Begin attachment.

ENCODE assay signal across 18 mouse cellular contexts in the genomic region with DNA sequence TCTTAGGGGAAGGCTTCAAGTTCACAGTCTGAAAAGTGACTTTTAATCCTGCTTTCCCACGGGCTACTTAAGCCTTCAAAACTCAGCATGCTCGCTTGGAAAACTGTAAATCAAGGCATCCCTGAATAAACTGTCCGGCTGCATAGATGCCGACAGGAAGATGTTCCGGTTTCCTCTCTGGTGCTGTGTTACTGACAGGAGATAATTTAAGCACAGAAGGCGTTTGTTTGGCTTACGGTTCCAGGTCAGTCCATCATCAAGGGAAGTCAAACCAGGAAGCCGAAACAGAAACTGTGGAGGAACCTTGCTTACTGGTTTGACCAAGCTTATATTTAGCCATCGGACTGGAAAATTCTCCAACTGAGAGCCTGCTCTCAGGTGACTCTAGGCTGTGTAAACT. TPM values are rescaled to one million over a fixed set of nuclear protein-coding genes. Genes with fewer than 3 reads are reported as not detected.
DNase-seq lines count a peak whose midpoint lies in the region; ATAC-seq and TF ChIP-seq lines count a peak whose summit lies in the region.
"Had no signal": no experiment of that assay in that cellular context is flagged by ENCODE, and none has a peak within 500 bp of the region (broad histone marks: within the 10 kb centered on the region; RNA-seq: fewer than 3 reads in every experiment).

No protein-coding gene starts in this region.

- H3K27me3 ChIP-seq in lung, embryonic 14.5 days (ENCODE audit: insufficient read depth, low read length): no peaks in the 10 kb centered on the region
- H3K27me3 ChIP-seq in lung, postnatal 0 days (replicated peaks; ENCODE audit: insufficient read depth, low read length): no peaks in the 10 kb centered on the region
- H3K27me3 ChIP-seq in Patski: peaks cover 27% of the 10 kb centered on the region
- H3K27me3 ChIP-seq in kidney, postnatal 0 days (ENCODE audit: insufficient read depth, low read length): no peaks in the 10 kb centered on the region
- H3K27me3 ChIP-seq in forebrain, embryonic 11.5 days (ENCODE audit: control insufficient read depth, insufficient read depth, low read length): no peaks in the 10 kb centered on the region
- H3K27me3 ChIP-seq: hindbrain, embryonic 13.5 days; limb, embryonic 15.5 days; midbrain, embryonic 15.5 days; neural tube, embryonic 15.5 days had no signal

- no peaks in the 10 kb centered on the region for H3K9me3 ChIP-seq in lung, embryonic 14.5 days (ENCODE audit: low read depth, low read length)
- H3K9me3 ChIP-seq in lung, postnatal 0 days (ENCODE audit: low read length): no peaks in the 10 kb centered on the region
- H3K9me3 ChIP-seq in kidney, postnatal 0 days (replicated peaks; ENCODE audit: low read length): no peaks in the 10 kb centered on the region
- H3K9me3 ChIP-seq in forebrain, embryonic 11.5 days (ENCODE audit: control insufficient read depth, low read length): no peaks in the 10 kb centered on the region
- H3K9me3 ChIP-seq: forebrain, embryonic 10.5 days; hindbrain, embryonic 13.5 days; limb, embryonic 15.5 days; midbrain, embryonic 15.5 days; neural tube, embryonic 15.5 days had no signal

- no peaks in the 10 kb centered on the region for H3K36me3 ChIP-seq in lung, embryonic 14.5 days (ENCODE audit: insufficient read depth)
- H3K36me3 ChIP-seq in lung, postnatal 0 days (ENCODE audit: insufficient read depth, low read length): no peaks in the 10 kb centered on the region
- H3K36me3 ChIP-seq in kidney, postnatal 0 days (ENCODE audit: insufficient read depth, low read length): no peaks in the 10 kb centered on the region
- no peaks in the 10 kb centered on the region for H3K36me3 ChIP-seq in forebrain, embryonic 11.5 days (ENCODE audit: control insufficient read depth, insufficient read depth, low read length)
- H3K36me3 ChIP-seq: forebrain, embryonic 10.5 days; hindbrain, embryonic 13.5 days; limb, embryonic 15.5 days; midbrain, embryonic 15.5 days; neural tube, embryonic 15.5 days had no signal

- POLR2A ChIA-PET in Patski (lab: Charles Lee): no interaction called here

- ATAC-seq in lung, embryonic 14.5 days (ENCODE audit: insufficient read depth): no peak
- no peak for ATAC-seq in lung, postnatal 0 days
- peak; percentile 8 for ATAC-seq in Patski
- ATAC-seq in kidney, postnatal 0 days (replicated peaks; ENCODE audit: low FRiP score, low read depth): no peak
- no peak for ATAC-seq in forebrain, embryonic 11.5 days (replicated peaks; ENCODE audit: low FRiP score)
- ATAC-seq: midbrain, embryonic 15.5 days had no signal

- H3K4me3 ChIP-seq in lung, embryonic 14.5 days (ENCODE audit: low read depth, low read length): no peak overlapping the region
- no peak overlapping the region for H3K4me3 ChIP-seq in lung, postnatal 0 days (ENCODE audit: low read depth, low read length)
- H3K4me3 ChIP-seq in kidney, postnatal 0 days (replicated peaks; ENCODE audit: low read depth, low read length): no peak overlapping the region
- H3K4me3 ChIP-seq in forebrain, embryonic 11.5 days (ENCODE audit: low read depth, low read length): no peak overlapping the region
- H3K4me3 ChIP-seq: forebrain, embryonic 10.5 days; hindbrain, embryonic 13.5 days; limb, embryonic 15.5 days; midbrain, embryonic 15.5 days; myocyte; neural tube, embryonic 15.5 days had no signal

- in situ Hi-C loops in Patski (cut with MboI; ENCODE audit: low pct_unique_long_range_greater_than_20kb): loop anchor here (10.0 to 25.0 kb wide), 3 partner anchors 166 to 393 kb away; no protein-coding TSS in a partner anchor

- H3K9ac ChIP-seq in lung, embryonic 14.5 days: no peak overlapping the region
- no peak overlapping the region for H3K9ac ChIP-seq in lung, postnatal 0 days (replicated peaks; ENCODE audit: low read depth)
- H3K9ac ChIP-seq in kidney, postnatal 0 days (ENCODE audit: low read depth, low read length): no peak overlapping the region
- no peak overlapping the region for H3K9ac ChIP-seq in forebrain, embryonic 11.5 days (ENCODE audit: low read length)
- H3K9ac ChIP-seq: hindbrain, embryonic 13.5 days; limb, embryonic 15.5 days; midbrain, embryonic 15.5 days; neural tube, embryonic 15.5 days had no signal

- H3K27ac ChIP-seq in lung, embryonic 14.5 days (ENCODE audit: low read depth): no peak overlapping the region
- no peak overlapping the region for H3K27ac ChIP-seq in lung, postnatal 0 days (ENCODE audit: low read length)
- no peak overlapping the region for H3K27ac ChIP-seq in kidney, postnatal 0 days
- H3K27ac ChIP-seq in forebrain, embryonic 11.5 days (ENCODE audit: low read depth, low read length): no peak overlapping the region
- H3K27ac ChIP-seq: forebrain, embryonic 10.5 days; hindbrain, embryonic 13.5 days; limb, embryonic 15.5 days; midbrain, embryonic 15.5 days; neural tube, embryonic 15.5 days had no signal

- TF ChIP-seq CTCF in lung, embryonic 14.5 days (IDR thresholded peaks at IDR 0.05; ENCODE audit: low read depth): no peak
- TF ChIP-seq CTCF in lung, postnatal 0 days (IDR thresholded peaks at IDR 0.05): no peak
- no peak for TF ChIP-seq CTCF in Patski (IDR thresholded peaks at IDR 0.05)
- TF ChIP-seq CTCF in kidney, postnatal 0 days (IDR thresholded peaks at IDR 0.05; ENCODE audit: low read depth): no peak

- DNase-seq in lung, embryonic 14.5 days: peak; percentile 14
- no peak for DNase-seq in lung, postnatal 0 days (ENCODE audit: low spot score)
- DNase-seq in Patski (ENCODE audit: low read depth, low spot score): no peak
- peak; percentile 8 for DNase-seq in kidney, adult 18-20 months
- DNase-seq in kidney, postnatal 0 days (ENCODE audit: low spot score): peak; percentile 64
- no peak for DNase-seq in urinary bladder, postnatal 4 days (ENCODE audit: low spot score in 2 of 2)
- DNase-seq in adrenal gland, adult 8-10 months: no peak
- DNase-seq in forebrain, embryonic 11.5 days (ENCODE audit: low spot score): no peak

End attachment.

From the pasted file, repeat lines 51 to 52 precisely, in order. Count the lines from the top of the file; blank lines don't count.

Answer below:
- peak; percentile 8 for DNase-seq in kidney, adult 18-20 months
- DNase-seq in kidney, postnatal 0 days (ENCODE audit: low spot score): peak; percentile 64